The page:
He let go of his tackle box on the porch, beside the fishing pole he’d left on the glider this morning. His hand rattled the screen door handle. The house felt like no one lived in it anymore because no one talked in it. His dusty shoes followed the whitish path worn into the blackish-green flowered linoleum as he made his way from the door, around the end of the davenport, and into the kitchen. He cut the light on, set the envelope on top of the refrigerator where other envelopes were crisscrossed over his worn black Bible, then washed his hands and turned on the electric stove. The lusterless black coil reddened and warmed the lard, thick and gray in the bottom of the iron skillet on the front burner. For his breakfast, he had fried three eggs in that skillet until their edges curled crispy brown, and now he fried the last three eggs in the carton for his supper.
From his seat at the square wooden table he could see the television set in the living room, but it had gone bad a month ago. Most days, only one channel came to the house, but that was enough. He liked Porter Wagoner and Dolly Parton, and Ed Sullivan. Tonight Lonesome stared at the silent box and ate his eggs, two stale powdered sugar donuts, and drank the rest of the warmed over coffee he’d made for breakfast.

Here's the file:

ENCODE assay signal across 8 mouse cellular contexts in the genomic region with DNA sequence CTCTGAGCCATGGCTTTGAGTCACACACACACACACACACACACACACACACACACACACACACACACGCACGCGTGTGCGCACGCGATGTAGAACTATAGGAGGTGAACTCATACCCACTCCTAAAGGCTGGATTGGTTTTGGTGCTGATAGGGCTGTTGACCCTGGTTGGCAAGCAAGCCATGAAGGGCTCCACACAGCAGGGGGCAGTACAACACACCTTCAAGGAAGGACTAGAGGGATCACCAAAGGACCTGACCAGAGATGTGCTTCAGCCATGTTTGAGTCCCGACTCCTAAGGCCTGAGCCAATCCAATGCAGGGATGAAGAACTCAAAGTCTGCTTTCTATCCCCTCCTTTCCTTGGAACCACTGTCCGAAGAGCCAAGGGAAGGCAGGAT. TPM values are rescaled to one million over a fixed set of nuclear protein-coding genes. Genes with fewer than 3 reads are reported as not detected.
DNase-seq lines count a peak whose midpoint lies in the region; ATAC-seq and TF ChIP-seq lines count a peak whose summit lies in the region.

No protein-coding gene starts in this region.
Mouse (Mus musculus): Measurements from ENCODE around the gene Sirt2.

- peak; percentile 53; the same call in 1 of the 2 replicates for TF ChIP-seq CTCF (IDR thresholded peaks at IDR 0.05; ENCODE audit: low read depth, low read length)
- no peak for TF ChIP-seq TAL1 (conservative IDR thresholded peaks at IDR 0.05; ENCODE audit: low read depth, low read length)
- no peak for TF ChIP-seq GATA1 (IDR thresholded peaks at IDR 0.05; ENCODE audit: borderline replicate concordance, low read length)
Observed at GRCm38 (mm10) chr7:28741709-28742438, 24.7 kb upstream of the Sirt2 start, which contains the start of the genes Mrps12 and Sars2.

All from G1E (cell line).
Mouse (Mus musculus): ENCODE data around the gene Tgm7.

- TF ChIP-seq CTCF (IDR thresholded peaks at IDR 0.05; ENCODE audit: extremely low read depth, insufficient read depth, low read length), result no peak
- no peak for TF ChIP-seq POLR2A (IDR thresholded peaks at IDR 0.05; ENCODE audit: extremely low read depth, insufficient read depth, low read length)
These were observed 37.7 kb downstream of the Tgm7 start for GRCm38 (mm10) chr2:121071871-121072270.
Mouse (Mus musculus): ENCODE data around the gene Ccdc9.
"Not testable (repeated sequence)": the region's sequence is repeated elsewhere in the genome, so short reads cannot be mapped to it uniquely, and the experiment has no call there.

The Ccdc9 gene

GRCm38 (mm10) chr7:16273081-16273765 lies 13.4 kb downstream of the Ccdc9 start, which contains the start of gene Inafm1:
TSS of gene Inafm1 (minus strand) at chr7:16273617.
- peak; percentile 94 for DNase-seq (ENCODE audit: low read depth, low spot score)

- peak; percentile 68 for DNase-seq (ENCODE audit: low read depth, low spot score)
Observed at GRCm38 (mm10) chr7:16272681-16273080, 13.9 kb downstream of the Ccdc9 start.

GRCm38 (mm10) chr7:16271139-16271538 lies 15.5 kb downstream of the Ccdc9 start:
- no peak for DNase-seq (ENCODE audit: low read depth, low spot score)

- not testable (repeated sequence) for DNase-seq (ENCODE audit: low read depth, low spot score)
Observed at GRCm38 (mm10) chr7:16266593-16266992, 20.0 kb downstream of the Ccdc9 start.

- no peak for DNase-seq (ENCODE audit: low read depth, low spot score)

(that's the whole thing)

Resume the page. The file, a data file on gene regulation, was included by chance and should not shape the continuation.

After a forced belch he got up and scraped the softened lard from the heavy skillet into the kitchen sink drain. The strike of the metal spoon on the skillet broke into the evening. Like his mommy had done, he washed the day’s dishes in high suds as soon as he finished eating supper, and left them in the plastic drainer to dry, the brown and white striped dishrag wrung out and spread over the clean dishes. The dishrag soured his hands, and would be stiff and dry within minutes from the persistent breeze coming in the double windows over the sink.
The new neighbor, Daisy she called herself, had air conditioners in two of her windows. Her house was shut up like it was wintertime. She was writing a book, she told him the day she moved in, a book she called The Next Great American Novel.
Lonesome had never read an entire book. His daddy pulled him from school in sixth grade. After his mommy died, Lonesome had seen his name in her obituary and quit the newspaper.
Lonesome could keep track of his young neighbor lady from his windows, or from his porch steps. She didn’t look anything like a daisy. More like pokeweed. He saw her when she walked to their mailboxes, or when she hoisted a brown paper sack of groceries onto her hip and carried it up to her house. She did not park by her front steps, but left her car by the road like city folk who had sidewalks. All that traipsing back and forth made no sense to him. A time or two she had met his stare from one of the four windows he could see from his own house. He put his eyes down before she waved.
It was fidgety in the house without the TV to wind down his day, so Lonesome settled on the front porch steps. His lights were out. Her lights were on.